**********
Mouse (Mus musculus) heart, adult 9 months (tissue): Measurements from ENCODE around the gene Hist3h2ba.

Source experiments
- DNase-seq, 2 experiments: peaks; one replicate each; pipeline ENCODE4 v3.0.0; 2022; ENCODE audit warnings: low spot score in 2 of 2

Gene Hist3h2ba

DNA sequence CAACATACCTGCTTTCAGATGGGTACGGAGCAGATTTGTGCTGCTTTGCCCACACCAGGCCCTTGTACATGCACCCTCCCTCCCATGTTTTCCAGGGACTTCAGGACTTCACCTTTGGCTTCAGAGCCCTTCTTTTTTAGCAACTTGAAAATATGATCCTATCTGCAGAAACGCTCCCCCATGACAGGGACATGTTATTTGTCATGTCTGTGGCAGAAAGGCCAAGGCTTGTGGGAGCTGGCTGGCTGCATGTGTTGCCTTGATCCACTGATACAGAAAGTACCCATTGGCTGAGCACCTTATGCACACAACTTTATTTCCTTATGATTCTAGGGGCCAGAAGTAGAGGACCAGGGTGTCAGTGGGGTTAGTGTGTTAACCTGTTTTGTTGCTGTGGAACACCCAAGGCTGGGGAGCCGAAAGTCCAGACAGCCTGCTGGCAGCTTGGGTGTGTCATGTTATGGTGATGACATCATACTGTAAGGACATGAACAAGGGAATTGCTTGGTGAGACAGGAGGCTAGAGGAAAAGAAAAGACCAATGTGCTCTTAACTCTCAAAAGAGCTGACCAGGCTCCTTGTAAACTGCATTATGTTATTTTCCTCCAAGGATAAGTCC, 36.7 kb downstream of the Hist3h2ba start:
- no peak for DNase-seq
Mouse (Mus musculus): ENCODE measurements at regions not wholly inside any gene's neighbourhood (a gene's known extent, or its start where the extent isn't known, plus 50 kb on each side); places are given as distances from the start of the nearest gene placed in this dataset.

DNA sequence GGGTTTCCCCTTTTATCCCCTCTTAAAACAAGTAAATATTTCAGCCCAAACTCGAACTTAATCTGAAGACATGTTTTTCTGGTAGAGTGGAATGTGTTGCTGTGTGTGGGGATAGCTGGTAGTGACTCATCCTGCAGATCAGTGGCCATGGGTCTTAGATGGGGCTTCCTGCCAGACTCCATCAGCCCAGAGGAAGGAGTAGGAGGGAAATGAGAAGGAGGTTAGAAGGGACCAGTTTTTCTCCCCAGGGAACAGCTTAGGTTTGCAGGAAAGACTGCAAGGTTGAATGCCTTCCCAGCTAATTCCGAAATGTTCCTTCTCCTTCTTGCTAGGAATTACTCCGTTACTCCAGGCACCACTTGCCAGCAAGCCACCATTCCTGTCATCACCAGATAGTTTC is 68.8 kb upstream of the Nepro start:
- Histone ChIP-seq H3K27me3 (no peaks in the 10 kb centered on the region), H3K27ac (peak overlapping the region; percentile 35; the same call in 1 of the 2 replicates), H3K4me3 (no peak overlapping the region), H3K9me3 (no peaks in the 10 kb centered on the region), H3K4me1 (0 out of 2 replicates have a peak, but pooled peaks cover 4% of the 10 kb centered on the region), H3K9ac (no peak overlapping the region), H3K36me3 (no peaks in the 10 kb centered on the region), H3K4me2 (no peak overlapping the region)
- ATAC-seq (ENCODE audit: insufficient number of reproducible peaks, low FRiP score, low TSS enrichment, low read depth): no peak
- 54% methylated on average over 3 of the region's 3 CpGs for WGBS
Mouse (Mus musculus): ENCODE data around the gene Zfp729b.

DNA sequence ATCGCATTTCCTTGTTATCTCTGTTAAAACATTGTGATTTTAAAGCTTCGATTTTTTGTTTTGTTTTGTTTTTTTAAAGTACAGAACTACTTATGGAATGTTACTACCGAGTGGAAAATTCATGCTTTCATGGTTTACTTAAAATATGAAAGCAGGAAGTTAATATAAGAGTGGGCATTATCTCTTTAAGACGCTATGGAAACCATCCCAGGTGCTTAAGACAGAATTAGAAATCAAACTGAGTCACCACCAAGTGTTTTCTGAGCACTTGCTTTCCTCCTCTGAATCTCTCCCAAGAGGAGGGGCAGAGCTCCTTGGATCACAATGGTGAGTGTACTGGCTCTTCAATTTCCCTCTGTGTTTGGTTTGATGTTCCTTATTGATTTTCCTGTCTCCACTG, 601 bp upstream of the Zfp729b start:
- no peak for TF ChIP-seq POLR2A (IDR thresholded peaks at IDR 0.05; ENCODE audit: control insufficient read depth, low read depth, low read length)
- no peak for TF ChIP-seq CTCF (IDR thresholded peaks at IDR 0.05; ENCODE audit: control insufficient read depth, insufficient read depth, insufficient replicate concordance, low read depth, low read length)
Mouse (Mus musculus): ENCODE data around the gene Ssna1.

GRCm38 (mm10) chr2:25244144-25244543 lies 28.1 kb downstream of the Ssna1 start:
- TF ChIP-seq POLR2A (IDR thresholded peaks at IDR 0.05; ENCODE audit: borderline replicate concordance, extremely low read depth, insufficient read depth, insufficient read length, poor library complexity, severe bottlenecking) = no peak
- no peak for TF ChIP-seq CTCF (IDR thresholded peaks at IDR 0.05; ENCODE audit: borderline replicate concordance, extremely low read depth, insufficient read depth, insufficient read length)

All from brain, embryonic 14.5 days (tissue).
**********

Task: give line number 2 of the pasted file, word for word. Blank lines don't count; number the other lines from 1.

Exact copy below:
Source experiments